Mr Moonlight murder: 'we're getting on with things as best you can' - Bobby Ryan's family six months on from trial
Trauma of harrowing evidence haunts bereaved loved ones
As a murderous tale of jealousy, treachery and brutality unspooled in a stuffy courtroom, it was a trial that gripped the nation.
Six months on from the sensational jailing of wealthy dairy farmer Pat Quirke for the merciless slaying of 'Mr Moonlight' Bobby Ryan, the pain has not diminished for Bobby's heartbroken loved ones.
The family are doing "as well as to be expected", said his son Robert from his home in Co Cork, with the sounds of his young children playing in the background.
"We're getting on with things as best you can," he said.
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For Robert and his sister Michelle, the loss of their deeply beloved dad and the trauma of the trial - particularly the harrowing evidence they had to sit through - still weighs very heavily on their minds.
They were particularly devastated by the pathology report that detailed the severe head injuries viciously delivered to their father by Quirke.
The brother and sister were widely praised for their courage and dignity after they appeared on 'The Late Late Show' after the trial.
While Quirke (50) is taking his case to the Court of Appeal and the Ryans are pursuing their own legal action - suing him through the civil courts - Robert insisted he knew no details about either action.
The family are instead focusing now on rebuilding their lives, while keeping their cherished memories of 'Moonlight' alive.
Meanwhile, the community of Breanshamore and wider Co Tipperary have had their own trauma to deal with in the fallout of the trial.
They are also slowly picking up the pieces after having an unwelcome spotlight shone on them for the course of the 15-week trial.
Bobby's former partner Mary Glasheen - who gave evidence to the court - insisted justice was done over the murder conviction handed down to his killer.
Ms Glasheen, who remained good friends with Mr Ryan after their brief relationship ended, told the Irish Independent yesterday that the publicity over the case has been very tough for everyone in Tipperary.
"It has been very difficult - it has been very tough," she said.
"I really don't want to comment on it.
"Justice was done - that's all I have to say," she added.
She said she had not heard anything about the impending appeal by Quirke over his murder conviction, but said she hoped an appeal would not put the families and community through a re-run of the longest running murder trial in Irish history, with such upsetting details.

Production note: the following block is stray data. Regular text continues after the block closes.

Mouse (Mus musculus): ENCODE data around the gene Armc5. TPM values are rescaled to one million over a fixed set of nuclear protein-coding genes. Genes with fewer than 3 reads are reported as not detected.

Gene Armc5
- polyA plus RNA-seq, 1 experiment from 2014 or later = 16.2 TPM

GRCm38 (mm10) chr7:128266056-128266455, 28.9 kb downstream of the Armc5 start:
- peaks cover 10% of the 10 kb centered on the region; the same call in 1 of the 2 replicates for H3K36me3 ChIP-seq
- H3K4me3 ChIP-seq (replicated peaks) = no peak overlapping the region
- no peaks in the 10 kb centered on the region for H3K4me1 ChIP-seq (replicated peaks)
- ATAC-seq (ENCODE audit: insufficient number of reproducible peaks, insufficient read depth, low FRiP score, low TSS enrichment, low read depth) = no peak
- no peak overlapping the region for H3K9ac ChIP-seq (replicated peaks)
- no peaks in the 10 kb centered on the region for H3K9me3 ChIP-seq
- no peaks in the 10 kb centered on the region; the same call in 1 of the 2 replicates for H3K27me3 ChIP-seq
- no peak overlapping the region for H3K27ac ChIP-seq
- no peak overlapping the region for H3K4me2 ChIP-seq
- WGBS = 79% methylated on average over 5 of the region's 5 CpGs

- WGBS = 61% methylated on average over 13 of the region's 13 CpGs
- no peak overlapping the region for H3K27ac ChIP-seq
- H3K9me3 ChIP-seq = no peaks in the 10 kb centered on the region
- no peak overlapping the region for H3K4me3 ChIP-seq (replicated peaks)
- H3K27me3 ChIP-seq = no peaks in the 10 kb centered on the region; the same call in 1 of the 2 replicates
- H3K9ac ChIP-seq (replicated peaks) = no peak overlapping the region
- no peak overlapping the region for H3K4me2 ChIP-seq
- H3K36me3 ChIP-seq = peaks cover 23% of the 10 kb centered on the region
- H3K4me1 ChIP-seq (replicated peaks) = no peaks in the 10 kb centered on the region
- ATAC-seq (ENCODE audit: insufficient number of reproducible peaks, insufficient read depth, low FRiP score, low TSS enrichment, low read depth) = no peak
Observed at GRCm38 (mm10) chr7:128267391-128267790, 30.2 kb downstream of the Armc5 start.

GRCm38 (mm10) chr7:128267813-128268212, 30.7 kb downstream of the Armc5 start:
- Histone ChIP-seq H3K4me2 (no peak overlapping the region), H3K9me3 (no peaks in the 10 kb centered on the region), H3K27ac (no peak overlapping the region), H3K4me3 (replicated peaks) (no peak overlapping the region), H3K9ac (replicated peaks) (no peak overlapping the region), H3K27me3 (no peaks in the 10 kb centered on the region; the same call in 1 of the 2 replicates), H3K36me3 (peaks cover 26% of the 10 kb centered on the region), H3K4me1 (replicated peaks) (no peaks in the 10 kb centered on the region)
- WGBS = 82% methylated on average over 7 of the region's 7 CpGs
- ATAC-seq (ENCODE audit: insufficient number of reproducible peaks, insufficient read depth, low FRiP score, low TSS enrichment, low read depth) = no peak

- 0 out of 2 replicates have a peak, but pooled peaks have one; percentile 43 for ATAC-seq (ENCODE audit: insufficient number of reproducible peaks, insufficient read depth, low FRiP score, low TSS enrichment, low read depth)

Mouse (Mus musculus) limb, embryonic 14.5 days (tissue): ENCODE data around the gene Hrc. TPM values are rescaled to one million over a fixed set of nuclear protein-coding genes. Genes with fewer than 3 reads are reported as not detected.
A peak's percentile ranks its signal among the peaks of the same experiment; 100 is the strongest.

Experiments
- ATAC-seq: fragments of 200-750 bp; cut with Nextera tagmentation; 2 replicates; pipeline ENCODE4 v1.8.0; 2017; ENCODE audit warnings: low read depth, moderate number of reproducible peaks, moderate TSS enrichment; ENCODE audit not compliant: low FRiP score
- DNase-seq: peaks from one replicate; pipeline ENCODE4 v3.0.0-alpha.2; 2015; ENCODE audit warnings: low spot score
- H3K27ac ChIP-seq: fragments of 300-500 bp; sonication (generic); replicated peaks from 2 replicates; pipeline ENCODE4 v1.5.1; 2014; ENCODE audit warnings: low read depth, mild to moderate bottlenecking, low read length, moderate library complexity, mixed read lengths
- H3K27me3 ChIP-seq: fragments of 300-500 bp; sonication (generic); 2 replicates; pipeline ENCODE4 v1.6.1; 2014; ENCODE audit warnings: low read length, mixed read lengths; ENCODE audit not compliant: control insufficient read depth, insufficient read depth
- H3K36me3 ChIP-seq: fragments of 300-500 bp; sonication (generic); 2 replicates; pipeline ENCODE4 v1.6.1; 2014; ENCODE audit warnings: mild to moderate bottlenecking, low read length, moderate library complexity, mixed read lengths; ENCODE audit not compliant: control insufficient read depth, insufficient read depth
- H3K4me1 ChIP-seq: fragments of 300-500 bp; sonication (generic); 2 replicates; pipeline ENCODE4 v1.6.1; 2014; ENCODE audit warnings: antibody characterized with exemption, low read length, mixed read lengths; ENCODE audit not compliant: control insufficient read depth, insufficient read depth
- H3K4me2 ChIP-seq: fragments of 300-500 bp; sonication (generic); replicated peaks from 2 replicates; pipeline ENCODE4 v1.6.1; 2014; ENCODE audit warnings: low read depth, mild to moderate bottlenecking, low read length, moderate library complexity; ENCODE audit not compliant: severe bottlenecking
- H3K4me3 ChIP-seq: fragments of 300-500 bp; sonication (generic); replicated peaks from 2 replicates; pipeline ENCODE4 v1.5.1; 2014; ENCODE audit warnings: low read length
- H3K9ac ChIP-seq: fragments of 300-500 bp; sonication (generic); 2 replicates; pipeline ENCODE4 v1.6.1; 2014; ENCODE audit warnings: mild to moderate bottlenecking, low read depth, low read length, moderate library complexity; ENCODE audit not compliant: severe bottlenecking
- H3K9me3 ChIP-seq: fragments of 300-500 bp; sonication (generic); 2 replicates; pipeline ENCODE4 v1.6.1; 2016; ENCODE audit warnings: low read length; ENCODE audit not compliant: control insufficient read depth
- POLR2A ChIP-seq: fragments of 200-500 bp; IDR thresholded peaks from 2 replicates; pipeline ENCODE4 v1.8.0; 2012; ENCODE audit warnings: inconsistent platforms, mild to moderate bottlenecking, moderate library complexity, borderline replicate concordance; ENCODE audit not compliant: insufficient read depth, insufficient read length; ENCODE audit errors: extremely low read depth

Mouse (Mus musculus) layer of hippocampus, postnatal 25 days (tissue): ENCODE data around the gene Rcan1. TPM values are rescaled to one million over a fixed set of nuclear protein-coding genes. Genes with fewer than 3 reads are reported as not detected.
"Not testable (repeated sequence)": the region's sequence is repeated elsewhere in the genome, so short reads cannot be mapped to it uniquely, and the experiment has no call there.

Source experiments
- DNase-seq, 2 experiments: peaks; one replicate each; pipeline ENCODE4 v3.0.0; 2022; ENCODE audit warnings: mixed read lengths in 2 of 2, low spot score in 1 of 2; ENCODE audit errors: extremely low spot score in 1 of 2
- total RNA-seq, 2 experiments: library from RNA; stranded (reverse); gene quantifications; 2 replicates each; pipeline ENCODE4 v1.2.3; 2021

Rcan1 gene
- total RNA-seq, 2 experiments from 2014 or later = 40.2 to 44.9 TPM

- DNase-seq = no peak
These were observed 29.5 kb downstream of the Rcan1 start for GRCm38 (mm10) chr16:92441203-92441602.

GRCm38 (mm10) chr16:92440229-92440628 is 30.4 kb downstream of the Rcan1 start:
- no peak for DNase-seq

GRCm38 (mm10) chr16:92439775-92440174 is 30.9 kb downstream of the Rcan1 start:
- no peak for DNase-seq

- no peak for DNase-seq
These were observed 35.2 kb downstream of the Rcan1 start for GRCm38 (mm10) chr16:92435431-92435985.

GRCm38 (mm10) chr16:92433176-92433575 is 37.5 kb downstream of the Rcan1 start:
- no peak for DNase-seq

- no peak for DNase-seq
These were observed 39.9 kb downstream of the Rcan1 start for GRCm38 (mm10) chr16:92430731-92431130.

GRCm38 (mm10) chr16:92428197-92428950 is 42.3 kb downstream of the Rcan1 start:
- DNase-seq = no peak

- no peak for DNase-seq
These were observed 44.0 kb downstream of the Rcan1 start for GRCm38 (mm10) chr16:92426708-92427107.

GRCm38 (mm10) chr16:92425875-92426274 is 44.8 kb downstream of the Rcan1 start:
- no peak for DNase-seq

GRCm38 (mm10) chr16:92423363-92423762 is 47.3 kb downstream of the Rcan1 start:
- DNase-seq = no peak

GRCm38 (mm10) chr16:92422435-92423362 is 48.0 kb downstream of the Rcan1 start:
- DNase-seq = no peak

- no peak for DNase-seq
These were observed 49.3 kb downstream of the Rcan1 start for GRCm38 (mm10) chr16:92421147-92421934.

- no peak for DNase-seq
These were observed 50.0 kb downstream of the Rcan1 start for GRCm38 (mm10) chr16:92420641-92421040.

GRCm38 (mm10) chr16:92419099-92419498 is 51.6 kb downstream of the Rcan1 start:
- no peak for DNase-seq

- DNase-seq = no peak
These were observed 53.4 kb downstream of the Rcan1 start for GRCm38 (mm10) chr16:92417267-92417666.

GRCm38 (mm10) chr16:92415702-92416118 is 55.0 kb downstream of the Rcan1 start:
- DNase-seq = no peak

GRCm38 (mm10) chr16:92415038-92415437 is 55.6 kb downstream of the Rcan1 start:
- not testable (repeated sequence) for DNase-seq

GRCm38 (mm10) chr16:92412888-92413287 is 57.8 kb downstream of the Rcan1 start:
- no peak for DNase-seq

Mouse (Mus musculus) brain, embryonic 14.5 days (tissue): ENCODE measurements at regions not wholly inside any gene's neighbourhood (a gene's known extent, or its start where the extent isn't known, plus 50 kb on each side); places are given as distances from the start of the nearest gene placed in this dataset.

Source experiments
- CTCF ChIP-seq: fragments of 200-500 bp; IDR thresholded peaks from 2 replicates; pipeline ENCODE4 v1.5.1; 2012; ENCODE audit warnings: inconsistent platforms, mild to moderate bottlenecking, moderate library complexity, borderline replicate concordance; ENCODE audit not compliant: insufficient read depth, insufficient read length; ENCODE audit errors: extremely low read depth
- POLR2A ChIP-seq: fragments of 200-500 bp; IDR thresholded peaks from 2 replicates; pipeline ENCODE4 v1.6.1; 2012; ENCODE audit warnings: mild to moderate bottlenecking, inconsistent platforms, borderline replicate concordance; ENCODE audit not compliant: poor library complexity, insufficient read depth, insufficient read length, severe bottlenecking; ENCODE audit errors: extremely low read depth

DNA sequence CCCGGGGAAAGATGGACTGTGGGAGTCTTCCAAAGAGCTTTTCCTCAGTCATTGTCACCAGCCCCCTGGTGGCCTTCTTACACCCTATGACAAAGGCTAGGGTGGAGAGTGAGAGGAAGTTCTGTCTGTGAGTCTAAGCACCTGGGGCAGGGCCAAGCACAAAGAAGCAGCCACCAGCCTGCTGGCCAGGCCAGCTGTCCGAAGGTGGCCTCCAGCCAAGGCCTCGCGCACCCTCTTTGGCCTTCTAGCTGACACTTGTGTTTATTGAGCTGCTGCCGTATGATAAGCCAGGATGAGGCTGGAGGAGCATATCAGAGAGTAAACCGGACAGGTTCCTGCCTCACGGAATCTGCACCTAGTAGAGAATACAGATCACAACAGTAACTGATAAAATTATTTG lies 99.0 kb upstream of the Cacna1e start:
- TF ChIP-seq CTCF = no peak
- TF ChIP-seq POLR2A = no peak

The case ranks as one of the highest profile murder cases in the country's criminal history.
"I haven't heard anything [about an appeal] so I just don't know. I've nothing to say about it," she said.
Ms Glasheen had a brief relationship with Mr Ryan before he began seeing Mary Lowry, the widow of local dairy farmer Martin Lowry who had died in September 2007.
The relationship between the part-time DJ and widow became a source of intense jealousy for Quirke who, despite being married to Martin Lowry's sister Imelda, had been conducting a secret affair with his sister-in-law.
Friends said Mary Lowry was incredibly vulnerable after the death from cancer of her husband.
Before he was charged with the murder of Mr Ryan on June 3, 2011, Quirke had been charged with assaulting Mary but the assault charge was later dropped by the Director of Public Prosecutions as they proceeded with the murder trial.
Ms Glasheen had a brief relationship with Mr Ryan, who was a quarry worker but operated as a part-time DJ under the moniker 'Mr Moonlight', which began in January 2008 and ended in March, just three months later.
The Tipperary woman described Mr Ryan during the trial as "bubbly, kind, liked dancing and was happy".
At one point, when Mr Ryan was going to a music event by the show band The Indians in Bundoran, Donegal, with Mary Lowry he kindly invited her along to accompany them.
Ms Glasheen declined to travel to the event as she felt they were going as a couple and that her presence "wouldn't be nice" for them.
Despite the ending of their relationship in 2008, she would occasionally meet Mr Ryan for lunch or for a coffee in Tipperary Town to have a chat and catch up on some news and she was "delighted" Mr Ryan had met "somebody he was happy with".
However, the murder trial was not allowed to hear Ms Glasheen's evidence of a conversation she had with Mr Ryan where he revealed to her a threatening phone call had been made by Quirke over his blossoming relationship with Mary Lowry.
"[Quirke] had threatened Bobby over the phone which he later told me about. However, I was not given a chance to use it as evidence in court because it was deemed to be hearsay," she said.
Ms Glasheen said the court proceedings had been exceptionally difficult for almost everyone in Tipperary.